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Old 03-15-2008, 02:01 PM   #16
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I don't know where you went through your apprenticeship, but I was in the classroom 5 days a week for 9 and 11 weeks at a time. Pipe bending, code, fire alarm, BICSI, motor controls, photvoltaic, PLC, process control, printreading, and on the job training constituted the bulk of my education for the four year (or was it 5?) apprenticeship. I know that with the addition of two classes in labor history and construction mngmt. it counts as an associates degree.
.
I also have an A.A. from a community college and an A.S. from a trade school. In my day the IBEW apprenticeship was 1 day a week for 4 years. In the early 90's it changed to a 5 year apprenticeship with school 1 day a week, but the state still required only 4 years for a journeyman's license. My only take on that was that the union wanted cheaper labor for 1 more year to compete against the non-union shops.

Labor History? Can you say indoctrination?

By the way, as soon as I got my Master's, I got the hell out. I don't like anybody telling me what I'm worth, I will decide that myself!
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Old 03-15-2008, 02:33 PM   #17
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I never said I had a 2 year apprenticeship. I said I had 2 years of trade school for electrical construction and maintenance before I went into a 4 Year IBEW apprenticeship. I have no idea what a "residential wireman program" is, it must be something in your state. So I actually had 6 years of training (I should have been a doctor). Having been through both I believe I am able to make the comparison between them.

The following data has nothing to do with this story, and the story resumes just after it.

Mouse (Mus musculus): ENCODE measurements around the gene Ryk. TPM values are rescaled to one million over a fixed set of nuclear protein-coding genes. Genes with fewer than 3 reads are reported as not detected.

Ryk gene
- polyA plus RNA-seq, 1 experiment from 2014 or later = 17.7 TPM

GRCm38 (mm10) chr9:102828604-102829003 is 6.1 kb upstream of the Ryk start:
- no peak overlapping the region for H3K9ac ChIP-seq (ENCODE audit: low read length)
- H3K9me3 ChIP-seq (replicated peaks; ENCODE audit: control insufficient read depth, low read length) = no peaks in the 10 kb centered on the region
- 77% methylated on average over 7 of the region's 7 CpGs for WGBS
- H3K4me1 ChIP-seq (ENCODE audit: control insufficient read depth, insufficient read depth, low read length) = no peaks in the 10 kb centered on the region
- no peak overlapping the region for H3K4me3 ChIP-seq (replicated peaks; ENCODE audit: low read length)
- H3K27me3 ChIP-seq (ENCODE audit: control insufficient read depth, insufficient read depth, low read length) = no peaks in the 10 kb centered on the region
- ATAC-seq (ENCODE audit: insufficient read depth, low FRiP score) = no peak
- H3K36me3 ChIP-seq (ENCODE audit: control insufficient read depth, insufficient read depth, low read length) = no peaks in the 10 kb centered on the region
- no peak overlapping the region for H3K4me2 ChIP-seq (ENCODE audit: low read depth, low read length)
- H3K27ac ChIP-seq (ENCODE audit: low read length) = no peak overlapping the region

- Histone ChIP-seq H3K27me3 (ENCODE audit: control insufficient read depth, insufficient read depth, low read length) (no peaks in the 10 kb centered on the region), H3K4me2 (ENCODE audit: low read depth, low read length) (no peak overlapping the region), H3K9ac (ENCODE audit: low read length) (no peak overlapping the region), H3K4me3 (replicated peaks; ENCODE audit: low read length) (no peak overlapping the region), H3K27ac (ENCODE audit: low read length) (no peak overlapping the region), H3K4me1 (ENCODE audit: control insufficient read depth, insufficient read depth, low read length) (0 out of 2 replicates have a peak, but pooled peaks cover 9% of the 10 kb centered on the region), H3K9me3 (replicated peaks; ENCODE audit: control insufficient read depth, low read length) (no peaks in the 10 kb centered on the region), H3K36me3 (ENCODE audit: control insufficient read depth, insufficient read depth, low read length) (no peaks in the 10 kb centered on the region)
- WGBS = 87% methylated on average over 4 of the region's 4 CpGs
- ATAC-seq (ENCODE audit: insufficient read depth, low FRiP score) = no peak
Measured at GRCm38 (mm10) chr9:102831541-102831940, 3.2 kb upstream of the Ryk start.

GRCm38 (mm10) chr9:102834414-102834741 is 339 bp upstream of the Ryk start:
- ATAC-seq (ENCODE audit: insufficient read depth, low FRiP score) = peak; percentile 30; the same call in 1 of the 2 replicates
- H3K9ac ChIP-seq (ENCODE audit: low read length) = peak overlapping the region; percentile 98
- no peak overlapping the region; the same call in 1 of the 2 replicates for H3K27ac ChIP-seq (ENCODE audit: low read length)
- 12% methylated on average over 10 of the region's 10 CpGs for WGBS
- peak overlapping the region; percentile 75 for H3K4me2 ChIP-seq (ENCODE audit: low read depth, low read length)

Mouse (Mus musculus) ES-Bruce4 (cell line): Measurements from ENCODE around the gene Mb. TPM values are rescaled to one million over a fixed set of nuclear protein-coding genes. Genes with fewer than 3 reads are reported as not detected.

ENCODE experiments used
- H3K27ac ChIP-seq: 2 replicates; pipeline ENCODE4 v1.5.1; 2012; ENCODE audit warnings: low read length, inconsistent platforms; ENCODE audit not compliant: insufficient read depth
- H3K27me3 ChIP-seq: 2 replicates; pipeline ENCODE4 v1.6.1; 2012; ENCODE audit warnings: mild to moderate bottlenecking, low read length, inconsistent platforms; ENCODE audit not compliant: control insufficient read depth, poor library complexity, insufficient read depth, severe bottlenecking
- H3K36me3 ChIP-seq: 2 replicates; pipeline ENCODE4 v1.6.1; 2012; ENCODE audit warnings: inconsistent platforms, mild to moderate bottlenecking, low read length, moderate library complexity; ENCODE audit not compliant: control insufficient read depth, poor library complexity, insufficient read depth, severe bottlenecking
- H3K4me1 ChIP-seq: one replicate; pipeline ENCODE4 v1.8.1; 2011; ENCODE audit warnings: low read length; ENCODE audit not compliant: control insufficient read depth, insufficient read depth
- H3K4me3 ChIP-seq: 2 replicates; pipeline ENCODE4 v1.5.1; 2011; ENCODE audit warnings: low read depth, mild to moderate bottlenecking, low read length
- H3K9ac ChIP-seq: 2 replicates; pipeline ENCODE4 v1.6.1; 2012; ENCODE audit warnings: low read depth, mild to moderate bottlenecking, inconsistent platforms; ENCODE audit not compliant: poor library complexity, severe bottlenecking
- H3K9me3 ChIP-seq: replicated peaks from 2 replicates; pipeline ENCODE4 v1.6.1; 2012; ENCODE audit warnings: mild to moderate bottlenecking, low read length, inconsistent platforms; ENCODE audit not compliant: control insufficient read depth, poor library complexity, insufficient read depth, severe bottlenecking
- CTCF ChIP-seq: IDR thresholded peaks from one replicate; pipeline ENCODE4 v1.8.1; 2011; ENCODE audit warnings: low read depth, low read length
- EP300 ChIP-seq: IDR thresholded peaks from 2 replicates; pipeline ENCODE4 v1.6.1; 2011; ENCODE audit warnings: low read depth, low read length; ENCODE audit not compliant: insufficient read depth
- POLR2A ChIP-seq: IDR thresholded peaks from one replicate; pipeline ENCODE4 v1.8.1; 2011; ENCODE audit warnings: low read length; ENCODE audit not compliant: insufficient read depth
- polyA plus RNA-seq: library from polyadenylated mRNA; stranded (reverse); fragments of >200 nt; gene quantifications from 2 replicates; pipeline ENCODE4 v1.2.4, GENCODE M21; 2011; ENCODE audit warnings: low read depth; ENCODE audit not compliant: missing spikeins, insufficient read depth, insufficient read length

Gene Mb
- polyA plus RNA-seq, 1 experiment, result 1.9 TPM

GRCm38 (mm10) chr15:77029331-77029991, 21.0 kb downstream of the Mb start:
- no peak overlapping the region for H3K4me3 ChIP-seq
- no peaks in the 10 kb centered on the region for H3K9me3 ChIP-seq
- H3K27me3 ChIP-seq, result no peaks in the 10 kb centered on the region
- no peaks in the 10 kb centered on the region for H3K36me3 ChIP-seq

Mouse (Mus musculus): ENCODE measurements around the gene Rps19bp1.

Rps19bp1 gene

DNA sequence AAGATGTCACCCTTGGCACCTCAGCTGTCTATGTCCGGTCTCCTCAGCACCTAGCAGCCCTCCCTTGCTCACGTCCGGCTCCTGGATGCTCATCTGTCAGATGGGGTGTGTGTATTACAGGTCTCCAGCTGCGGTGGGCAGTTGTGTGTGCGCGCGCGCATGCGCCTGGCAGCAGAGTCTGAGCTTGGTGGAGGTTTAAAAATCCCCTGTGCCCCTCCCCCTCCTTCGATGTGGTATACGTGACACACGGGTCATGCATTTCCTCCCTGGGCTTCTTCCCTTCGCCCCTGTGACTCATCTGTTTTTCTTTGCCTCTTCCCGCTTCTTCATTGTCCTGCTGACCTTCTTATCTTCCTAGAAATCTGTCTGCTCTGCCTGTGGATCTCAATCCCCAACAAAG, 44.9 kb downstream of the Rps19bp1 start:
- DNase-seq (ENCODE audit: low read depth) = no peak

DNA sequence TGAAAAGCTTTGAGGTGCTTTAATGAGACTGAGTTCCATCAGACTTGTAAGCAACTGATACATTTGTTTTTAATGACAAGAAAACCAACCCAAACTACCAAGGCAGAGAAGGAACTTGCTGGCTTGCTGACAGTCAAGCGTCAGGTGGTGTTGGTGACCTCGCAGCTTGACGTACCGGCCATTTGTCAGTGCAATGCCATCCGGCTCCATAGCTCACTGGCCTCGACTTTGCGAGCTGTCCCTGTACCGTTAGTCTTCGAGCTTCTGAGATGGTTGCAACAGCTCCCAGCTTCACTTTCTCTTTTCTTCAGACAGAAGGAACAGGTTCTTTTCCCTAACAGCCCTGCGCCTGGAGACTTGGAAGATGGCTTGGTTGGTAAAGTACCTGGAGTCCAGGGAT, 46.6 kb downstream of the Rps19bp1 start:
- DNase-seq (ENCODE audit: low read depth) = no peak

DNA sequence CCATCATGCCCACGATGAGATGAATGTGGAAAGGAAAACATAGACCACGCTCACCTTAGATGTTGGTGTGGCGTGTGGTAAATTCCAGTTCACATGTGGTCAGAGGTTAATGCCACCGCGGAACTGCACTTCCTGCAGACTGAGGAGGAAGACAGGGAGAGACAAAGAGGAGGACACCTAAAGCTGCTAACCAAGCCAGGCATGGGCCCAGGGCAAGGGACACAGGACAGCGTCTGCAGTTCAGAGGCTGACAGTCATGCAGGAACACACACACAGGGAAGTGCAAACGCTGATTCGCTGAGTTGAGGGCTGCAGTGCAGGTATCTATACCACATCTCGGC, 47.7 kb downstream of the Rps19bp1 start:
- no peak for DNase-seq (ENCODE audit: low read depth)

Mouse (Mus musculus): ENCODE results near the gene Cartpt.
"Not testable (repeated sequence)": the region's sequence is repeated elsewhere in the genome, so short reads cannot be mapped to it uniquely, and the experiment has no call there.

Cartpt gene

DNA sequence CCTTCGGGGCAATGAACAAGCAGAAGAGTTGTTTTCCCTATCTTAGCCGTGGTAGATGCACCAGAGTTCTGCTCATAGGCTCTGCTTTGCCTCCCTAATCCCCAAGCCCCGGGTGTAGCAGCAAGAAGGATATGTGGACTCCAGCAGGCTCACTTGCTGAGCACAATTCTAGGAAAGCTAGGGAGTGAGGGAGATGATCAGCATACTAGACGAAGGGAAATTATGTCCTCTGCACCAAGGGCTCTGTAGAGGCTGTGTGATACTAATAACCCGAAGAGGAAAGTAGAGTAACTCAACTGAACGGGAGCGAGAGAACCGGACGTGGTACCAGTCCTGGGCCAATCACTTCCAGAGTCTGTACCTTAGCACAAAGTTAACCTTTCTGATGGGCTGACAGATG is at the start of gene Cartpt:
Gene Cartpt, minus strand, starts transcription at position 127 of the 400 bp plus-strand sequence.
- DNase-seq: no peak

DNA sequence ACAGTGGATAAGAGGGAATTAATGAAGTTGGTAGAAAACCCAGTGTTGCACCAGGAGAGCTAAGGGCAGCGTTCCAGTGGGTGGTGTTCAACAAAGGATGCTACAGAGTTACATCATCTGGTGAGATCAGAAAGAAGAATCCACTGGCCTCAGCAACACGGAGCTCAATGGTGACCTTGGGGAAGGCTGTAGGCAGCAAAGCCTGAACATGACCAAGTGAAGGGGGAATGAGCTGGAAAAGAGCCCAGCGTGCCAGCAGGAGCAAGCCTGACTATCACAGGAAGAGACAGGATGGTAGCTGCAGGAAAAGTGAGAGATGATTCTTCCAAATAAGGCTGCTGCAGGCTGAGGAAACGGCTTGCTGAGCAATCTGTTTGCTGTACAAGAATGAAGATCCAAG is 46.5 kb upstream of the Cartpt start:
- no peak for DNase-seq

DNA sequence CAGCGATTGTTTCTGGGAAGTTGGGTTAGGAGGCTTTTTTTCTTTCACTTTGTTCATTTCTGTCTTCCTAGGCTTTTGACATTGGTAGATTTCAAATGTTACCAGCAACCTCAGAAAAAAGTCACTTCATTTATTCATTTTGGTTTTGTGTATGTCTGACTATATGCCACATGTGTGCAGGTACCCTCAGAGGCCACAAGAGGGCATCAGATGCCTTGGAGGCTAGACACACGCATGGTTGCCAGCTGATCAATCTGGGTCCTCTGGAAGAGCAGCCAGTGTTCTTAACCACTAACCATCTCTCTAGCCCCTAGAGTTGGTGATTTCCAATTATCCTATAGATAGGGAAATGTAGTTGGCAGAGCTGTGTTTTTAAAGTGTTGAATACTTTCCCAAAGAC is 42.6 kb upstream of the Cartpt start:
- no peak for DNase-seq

I knew it would upset you people that never had the trade school if I was to compare them, but it has just been my experience.
well, part of it was my misunderstanding of your post and part of it was how you wrote your post.

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I went through a 2 year trade school and then went through the IBEW apprenticeship afterward. I've worked with union and non-union. What I've found is that just a union apprenticeship without trade school is inferior to trades school and an apprenticeship. There is no way that 1 day a week in the classroom can compare to 5 days a week for 2 years for an education. The IBEW apprenticeship will make you very good at code and basic theory, but you won't be as well rounded with electronics, PLC's, drives, ect. For example I had 3 months of PLC training in trade school and 2 weeks in the apprenticeship.
when you wrote that comparison, you, obviously, did not state how long your IBEW apprenticeship was but you did compare it and consider it inferior to the 2 years of schooling at 5 days per week you did attend. If you figure a common school year of 9 months (and a few other rough numbers) (generally close for each of the options and used as a need for a common factor here), your trade school would have been 378 days while I had at least 400 days of attending school (apprenticeship) but if I were to actually count, I would not be surpirsed by something mch closer to 450 and maybe even 500 days as I attended several optional sessions.

So, based upon those numbers, the only way your trade schooling would have exceeded my apprenticeship time would be if you were in a 2 year resi program. (available at many locals around the country. not specific to my area)

Sound reasonable?

Wasn;t trying to argue against you, merely using your numbers and trying to make your post make sense. Now that you clarified your situation, it makes evenless sense.

Oh, and just in case yo uwant to argue the time (hours situation). My classes were typically 4 hours/session (some of them actually 8) . I have seen very few college courses that were 4 hour sessions.